Shake-Up at Azerbaijan's Defence Ministry

Minister had to go after diplomatic debacle, but his departure provides a chance to sort out chronic problems in the army.

Shake-Up at Azerbaijan's Defence Ministry

Minister had to go after diplomatic debacle, but his departure provides a chance to sort out chronic problems in the army.

Azerbaijan's new defence minister, Zakir Hasanov. (Photo: Azerbaijan defence ministry website)
Azerbaijan's new defence minister, Zakir Hasanov. (Photo: Azerbaijan defence ministry website)

President Ilham Aliyev’s decision to sack the veteran defence minister may have been prompted by a diplomatic spat with the United States, but analysts say it reflects a longer-standing desire to get a firmer grip of Azerbaijan’s armed forces.

On October 22, Aliyev dismissed General Safar Abiyev, who had headed the defence ministry for 18 years, and replaced him with Zakir Hasanov, previously deputy interior minister.

The defence ministry had been at the eye of a diplomatic storm after a meeting between US Ambassador Richard Morningstar and Abiyev after last month’s presidential election. The embassy said the discussion was private, but the defence ministry released a statement saying the ambassador had “accepted” the election result, even though the State Department had said the polls fell “short of international standards”.

After the embassy complained, the ministry’s press officer Eldar Sabiroglu and the head of its international cooperation department Ramiz Najafov said they had an audio recording of the conversation that took place. This further annoyed the American embassy, which saw this as a serious breach of protocol.

Analysts suggested that President Aliyev had wanted to be rid of Abiyev for some time, and the diplomatic row simply offered a convenient opportunity to do so.

“I am certain these tensions were created artificially so as to remove Safar Abiyev from his job… the former minister put himself in a vulnerable position and fell victim to circumstance,” Arastun Orujlu, head of the East-West think tank, told IWPR. “During the Arab Spring, armies failed to defend a single Arab regime. It’s possible that because of some impending danger, they have handed over the army to a more trustworthy and reliable person.”

Zahid Oruj, a pro-government member of parliament, told IWPR that Abiyev had performed poorly as minister.

“Problems with the army have been discussed in parliament several times. Even though the head of state has made the military his top budget priority, the transparency of spending and its use for the intended purpose has been in question,” Oruj said. “The outgoing leadership of the army has also failed to handle personnel issues and other matters properly. It left a lot to be desired.”

According to Dashdamir Aliyev, head of the non-government Armed Forces Veterans group, Abiyev’s departure could clear the way for serious defence reforms.

“At the moment, bribe-taking and corruption are very widespread. There are serious technical problems, the number of illegal appointments has increased and, most importantly, the number of non-combat deaths has risen sharply. The situation has got out of control,” he told IWPR. He noted that recurring deaths among conscripts had sparked a series of protests in Baku this year and embarrassed the government. Many of them committed suicide or were murdered by fellow-soldiers in an atmosphere in which bullying was tolerated.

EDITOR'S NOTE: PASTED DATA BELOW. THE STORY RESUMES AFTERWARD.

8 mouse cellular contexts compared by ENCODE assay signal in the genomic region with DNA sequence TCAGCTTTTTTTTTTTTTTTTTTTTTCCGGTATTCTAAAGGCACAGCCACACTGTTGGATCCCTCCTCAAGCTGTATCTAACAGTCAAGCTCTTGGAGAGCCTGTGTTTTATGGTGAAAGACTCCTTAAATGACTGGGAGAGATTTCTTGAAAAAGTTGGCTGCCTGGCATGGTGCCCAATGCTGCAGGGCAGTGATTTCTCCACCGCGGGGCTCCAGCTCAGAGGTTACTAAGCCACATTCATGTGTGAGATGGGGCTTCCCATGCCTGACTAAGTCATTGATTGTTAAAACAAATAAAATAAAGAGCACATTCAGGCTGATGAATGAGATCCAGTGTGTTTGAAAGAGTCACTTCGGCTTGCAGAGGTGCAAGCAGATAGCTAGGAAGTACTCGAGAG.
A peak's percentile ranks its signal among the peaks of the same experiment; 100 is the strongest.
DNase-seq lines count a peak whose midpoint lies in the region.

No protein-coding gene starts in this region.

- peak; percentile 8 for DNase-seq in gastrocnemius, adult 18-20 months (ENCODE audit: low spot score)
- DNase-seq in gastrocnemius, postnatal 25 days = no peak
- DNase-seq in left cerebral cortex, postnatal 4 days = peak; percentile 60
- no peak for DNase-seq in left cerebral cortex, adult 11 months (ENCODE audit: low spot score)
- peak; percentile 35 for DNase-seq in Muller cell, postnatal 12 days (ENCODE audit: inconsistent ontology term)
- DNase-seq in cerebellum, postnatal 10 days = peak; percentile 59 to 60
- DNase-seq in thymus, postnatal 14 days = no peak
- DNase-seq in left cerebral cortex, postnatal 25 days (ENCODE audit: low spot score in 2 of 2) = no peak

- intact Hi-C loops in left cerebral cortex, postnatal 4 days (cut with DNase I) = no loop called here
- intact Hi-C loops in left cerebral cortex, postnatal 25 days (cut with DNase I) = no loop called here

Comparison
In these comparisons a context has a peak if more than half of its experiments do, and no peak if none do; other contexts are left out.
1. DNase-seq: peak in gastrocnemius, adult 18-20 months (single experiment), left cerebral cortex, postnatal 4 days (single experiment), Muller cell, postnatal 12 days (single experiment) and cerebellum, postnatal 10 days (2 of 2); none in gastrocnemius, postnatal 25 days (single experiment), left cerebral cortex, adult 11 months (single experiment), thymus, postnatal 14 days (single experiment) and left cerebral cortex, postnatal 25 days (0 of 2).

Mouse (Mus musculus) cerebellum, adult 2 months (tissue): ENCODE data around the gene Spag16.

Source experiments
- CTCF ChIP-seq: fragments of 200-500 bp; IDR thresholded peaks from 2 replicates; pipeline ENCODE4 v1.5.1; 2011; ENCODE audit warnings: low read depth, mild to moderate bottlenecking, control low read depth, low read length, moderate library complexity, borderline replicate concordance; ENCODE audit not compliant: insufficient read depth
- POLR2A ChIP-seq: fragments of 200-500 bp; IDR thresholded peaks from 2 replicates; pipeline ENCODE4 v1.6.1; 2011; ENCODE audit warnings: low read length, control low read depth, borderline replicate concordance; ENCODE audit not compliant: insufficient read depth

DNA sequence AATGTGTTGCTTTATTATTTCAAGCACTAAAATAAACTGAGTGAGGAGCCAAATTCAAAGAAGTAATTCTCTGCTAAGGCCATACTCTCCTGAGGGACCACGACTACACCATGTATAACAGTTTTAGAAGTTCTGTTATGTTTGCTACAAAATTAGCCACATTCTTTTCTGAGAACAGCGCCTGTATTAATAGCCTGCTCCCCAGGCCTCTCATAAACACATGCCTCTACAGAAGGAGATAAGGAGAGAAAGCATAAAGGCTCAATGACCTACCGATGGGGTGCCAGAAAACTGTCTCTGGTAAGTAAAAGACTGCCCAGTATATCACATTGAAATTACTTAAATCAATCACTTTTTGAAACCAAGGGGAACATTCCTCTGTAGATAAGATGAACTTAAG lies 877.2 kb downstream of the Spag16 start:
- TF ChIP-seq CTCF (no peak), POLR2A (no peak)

“As a result of all of this, Abiyev had to be sacked,” the analyst said.

Hasanov’s first foreign visitor was Philippe Lefort, the European Union’s special representative in the South Caucasus. When they met on October 28, the new minister assured Lefort that Azerbaijan’s aims were unchanged – it wished to be a strong state with a powerful military. He also said there was no change to government policy on Nagorny Karabakh, controlled by an Armenian administration since the war of the early 1990s.

“We support the peaceful liberation of our lands, but we also retain the right to liberate our territories from occupation by ourselves,” he said, according to an account of the meeting posted on the defence ministry’s web site.

Aydin Mirzazade, a member of parliament from the president’s Yeni Azerbaijan party, predicted that the new minister would shake up the armed forces and set new priorities for them.

“This will bring the army into shape for continuing the war with Armenia, into a state of full combat readiness, and it will further strengthen the army’s position on the front line,” he told the web site “There is also the issue of improving the welfare of servicemen, ensuring their safety, and shaping a better public opinion of the army.”

So far, the signs are that Hasanov means business. Within ten days of coming into the job, he dismissed or reassigned ten senior officers, including Major-General Mammad Beydullayev, head of the army’s inspectorate, and Lieutenant-General Chingiz Mammadov, deputy minister responsible for military training. Both had been close allies of Abiyev.

Major Teymur Abdullayev, deputy head of the ministry’s press department, told the APA news agency that there was nothing surprising in these changes.

“High-ranking officers are being demobilised as they have reached the maximum age for military service, and other officers who have remained in the same post for a long time will be rotated,” he said.

Jasur Mammadov Sumerinli is defence analyst for the Ayna and Zerkalo newspapers.

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